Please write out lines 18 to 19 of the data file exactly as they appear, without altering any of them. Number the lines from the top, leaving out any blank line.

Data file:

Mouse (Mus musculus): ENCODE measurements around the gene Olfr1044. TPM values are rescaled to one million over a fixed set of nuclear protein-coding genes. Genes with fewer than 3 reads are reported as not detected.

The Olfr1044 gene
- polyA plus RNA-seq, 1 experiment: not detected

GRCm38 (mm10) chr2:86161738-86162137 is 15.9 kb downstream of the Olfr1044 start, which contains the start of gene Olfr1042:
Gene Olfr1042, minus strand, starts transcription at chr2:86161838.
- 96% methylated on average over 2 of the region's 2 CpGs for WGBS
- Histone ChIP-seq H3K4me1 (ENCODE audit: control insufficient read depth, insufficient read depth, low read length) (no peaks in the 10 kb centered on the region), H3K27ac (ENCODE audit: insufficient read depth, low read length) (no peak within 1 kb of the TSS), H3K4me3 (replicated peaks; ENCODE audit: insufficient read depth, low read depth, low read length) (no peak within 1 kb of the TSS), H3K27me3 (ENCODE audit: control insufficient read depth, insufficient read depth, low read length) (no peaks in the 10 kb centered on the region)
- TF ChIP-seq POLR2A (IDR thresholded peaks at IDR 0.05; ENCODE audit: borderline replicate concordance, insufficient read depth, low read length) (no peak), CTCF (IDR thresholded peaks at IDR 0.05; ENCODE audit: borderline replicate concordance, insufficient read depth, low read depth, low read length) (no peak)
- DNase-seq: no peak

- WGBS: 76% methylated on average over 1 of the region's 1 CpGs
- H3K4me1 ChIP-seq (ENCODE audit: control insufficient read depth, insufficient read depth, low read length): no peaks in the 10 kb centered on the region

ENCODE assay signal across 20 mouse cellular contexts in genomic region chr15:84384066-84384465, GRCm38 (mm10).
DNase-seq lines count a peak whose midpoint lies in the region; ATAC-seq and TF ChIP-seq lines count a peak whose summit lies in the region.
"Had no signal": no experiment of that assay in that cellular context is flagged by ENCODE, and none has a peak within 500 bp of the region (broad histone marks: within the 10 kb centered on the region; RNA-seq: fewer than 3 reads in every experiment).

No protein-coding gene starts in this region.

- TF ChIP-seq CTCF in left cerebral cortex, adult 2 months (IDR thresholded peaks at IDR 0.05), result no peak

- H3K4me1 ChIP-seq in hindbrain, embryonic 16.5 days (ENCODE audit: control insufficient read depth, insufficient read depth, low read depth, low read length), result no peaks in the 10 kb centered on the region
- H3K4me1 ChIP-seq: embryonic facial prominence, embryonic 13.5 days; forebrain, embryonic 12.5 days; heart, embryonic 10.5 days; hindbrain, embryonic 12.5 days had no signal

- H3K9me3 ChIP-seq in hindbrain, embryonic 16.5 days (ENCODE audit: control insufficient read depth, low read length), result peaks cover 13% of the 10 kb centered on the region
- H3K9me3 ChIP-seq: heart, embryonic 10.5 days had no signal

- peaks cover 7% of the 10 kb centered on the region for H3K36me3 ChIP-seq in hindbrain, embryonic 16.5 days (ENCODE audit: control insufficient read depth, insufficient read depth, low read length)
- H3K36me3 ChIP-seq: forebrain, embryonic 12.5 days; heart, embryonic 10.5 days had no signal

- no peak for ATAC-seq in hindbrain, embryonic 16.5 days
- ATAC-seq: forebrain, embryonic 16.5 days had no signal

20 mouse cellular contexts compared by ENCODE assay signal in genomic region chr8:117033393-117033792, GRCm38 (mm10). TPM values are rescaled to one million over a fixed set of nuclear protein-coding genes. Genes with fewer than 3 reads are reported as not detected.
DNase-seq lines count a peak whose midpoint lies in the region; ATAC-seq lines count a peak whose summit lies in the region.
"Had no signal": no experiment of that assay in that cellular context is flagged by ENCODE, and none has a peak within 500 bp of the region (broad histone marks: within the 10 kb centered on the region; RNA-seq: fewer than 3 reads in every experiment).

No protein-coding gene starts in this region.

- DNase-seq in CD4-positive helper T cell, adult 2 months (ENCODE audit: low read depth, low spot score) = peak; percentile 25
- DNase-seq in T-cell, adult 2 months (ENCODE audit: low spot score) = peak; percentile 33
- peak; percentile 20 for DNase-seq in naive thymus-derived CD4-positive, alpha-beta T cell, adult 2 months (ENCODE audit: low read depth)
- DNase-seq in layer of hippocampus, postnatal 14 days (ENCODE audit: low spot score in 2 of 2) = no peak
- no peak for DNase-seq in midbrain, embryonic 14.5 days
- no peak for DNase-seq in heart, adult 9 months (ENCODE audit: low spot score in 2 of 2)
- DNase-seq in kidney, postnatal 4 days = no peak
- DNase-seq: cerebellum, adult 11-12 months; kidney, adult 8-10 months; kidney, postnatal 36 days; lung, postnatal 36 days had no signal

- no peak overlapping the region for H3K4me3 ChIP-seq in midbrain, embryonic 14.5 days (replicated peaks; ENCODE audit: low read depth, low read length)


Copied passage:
- H3K4me1 ChIP-seq: embryonic facial prominence, embryonic 13.5 days; forebrain, embryonic 12.5 days; heart, embryonic 10.5 days; hindbrain, embryonic 12.5 days had no signal

- H3K9me3 ChIP-seq in hindbrain, embryonic 16.5 days (ENCODE audit: control insufficient read depth, low read length), result peaks cover 13% of the 10 kb centered on the region